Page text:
Saturday, May 29, 2010

Procyclical squeeze...

Non-sovereign currency issuers are powerless to counter-act pro-cyclical exogenously induced austerity measures.

The Friedman/Keynes false dichotomy is dead. Power, survival, and pecking orders are the issue here.

Threats of a general strike in Spain intensified this weekend
following Friday's decision by the credit agency Fitch Ratings to
downgrade the country's debt from AAA to AA+.

The latest blow to Europe's fourth-biggest economy comes just days
after a series of austerity measures scraped through the Spanish
parliament by a margin of a single vote. Designed to rein in a deficit
behind Ireland and Greece in the eurozone, the measures to passed
thanks only to a series of abstentions.

Any feelings of optimism following the ultra-close vote were quickly
dented by the bleak statement from Fitch on Friday.

But Spain's deficit is far from being its only economic headache:
unemployment, for example, stands at over 20 per cent, double the 2007

Social unease at the austerity measures, which includes a freeze on
pensions, is also on the rise.

Spain's two largest trade unions have threatened a public-sector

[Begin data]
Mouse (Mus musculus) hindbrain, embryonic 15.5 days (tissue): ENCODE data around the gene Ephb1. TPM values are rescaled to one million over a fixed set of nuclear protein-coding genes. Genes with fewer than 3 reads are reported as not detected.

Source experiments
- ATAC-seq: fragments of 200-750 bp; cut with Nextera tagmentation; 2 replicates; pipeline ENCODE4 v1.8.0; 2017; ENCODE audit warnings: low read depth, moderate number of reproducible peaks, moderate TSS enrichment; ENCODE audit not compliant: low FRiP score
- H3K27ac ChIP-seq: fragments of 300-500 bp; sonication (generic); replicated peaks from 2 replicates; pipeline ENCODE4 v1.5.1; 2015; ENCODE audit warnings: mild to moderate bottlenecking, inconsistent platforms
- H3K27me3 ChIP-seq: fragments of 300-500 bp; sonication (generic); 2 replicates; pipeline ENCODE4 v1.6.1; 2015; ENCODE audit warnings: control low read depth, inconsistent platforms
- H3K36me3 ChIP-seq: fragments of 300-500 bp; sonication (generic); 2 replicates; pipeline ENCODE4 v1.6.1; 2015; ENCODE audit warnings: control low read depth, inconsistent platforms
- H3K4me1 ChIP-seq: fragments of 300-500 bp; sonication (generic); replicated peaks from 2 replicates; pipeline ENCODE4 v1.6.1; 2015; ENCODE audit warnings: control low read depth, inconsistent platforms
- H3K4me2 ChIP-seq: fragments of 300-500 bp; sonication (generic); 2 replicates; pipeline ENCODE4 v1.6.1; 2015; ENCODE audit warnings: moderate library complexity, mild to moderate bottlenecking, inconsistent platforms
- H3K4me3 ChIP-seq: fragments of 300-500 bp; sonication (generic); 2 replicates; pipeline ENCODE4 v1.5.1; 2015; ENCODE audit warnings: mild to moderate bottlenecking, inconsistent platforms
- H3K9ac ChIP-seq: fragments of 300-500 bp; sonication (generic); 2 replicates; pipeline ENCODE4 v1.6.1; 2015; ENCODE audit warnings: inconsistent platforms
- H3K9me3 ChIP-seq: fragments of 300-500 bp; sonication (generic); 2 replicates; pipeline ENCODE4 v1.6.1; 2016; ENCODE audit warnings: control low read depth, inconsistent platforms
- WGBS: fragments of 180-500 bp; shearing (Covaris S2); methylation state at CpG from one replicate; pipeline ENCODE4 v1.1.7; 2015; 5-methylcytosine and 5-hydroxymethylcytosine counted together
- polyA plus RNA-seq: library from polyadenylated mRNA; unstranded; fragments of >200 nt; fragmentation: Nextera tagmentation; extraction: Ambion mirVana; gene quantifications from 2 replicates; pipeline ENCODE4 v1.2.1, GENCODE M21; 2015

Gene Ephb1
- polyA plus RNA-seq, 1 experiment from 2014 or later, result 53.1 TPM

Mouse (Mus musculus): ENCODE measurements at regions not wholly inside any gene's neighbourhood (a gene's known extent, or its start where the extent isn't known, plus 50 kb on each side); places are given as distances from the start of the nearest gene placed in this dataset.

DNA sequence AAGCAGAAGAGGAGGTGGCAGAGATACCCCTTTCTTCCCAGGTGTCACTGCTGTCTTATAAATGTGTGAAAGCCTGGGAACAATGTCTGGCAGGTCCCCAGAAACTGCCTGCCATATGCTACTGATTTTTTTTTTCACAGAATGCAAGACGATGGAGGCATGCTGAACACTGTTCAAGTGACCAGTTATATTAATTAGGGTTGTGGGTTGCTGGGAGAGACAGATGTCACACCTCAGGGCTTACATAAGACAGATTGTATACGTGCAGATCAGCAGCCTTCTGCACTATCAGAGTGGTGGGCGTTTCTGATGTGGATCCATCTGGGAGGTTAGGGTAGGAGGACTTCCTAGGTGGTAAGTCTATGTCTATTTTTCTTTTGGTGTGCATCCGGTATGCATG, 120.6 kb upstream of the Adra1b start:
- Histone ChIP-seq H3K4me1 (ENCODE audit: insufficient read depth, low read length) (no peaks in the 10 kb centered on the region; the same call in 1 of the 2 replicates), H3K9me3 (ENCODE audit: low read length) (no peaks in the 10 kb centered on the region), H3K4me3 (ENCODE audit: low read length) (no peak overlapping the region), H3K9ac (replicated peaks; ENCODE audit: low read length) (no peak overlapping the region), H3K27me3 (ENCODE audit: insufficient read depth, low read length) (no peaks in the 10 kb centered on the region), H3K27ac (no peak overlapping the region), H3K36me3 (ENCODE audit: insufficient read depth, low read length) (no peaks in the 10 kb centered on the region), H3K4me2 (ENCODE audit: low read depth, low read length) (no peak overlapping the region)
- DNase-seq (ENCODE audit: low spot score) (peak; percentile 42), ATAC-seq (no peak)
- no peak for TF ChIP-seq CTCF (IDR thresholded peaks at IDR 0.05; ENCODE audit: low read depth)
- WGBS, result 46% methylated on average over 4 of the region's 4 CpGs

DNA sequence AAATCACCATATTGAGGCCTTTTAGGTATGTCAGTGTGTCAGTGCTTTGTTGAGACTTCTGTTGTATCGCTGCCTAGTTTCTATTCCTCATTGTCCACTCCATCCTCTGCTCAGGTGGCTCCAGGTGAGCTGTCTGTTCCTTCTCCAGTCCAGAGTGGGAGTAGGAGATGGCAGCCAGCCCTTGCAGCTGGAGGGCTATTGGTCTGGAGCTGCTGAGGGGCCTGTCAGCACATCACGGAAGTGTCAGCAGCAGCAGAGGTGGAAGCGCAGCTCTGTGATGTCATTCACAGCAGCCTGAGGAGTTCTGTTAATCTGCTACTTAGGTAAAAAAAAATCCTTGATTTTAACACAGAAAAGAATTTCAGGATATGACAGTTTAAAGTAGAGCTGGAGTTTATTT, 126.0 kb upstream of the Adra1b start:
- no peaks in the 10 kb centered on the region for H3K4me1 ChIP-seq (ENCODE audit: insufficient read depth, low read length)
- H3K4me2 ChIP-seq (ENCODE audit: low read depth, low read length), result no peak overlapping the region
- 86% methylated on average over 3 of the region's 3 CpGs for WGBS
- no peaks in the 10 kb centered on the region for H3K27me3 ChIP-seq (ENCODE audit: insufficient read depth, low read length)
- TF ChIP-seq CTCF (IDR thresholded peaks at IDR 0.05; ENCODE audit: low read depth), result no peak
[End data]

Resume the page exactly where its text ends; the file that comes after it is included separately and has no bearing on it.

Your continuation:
strike next week over the austerity measures, due to cut €15bn off the
Spanish budget, which would see a 5 per cent cut in civil service pay.

Fitch's head of Europe, Brian Coulton, said: "The process of
adjustment to a lower level of private-sector and external
indebtedness will materially reduce the rate of growth of the Spanish
economy over the medium term," he said

It could hardly have been a more cheerless message for a country that
has only just limped out of its worst recession in 50 years with a
growth rate of 0.1 per cent in the first quarter of this year.

Fitch's downgrading also comes barely a month after Standard & Poor's
had cut its own rating for Spain to AA, with only Moody's retaining an
AAA rating for the country.

Spaniards are now bracing themselves for a VAT rise of 2 per cent next
month, while the government has warned that growth will slow in 2011,
from 1.8 per cent to 1.3 per cent because of the austerity programme.

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